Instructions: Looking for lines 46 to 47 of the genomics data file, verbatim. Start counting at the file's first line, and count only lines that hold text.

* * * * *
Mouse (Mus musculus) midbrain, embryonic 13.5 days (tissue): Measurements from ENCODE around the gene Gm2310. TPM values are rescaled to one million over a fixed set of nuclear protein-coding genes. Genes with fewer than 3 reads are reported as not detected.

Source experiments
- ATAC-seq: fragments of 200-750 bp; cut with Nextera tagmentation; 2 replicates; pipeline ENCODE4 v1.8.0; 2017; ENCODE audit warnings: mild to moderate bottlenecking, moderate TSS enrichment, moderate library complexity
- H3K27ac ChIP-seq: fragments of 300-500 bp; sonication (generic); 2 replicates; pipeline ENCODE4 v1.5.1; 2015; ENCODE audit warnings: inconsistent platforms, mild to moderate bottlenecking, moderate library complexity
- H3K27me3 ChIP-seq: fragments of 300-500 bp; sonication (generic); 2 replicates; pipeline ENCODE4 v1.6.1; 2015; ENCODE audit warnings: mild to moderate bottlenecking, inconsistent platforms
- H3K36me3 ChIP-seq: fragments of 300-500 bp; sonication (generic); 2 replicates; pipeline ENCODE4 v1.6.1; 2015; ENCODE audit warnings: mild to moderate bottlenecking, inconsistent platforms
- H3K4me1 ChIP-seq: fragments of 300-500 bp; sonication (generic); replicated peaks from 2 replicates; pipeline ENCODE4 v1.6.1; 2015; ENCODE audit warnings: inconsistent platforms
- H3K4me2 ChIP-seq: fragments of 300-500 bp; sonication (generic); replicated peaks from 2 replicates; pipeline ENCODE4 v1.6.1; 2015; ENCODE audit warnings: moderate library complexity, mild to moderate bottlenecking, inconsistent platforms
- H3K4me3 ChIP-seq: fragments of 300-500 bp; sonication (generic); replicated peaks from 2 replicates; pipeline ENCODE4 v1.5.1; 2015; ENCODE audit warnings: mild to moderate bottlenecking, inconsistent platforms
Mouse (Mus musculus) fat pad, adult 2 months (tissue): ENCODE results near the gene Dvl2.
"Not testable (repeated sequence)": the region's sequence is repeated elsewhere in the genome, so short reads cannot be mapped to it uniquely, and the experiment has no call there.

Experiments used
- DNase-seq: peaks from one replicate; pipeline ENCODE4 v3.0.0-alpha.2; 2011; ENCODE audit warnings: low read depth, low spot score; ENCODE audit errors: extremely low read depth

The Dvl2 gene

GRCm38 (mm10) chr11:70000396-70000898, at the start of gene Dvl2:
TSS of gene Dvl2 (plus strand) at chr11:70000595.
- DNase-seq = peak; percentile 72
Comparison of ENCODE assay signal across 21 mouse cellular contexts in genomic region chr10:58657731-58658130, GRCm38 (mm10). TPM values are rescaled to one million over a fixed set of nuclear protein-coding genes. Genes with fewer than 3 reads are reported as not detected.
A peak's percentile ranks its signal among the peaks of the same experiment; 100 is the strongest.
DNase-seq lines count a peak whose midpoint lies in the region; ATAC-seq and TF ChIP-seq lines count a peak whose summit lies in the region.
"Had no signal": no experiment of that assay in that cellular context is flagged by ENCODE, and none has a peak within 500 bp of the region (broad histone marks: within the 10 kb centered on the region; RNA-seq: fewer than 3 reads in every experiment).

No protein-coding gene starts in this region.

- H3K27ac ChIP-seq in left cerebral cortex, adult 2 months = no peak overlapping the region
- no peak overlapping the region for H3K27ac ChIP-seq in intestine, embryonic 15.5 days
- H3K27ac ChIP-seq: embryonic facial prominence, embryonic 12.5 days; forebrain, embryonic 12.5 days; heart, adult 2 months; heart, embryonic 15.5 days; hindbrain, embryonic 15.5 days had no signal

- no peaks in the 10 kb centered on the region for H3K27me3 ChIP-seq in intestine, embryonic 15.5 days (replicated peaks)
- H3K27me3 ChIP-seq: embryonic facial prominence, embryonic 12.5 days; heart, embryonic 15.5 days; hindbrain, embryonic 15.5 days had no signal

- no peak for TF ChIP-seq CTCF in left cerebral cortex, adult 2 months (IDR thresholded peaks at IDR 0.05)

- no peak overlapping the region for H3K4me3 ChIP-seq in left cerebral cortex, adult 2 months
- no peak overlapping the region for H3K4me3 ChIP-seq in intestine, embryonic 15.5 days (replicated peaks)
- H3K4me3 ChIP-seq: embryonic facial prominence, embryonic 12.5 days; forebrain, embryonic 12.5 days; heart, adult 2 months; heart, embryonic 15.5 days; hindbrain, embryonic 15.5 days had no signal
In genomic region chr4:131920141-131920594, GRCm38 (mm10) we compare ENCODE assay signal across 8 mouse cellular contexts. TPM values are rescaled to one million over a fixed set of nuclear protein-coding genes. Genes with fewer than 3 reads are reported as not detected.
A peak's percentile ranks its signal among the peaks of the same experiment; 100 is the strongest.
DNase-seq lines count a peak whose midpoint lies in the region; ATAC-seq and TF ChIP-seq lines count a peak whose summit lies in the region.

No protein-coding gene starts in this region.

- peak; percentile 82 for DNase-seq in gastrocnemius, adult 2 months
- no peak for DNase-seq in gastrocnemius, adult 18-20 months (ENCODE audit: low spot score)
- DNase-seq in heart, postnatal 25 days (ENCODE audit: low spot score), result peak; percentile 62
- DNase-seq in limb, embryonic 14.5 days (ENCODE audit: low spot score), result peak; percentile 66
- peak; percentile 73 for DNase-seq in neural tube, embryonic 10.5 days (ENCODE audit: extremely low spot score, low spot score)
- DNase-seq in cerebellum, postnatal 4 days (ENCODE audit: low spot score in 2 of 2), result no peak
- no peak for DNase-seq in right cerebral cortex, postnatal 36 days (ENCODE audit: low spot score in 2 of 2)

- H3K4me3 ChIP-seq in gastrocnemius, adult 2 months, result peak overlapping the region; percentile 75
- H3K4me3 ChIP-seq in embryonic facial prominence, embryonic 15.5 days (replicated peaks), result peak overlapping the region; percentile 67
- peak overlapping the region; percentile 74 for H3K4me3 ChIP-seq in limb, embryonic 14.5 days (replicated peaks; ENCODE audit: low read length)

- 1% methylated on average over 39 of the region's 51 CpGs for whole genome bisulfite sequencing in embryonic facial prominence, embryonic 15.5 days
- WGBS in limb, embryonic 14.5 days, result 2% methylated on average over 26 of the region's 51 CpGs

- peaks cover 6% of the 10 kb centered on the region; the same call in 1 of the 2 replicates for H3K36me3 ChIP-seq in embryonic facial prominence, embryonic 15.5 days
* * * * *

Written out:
- 1% methylated on average over 39 of the region's 51 CpGs for whole genome bisulfite sequencing in embryonic facial prominence, embryonic 15.5 days
- WGBS in limb, embryonic 14.5 days, result 2% methylated on average over 26 of the region's 51 CpGs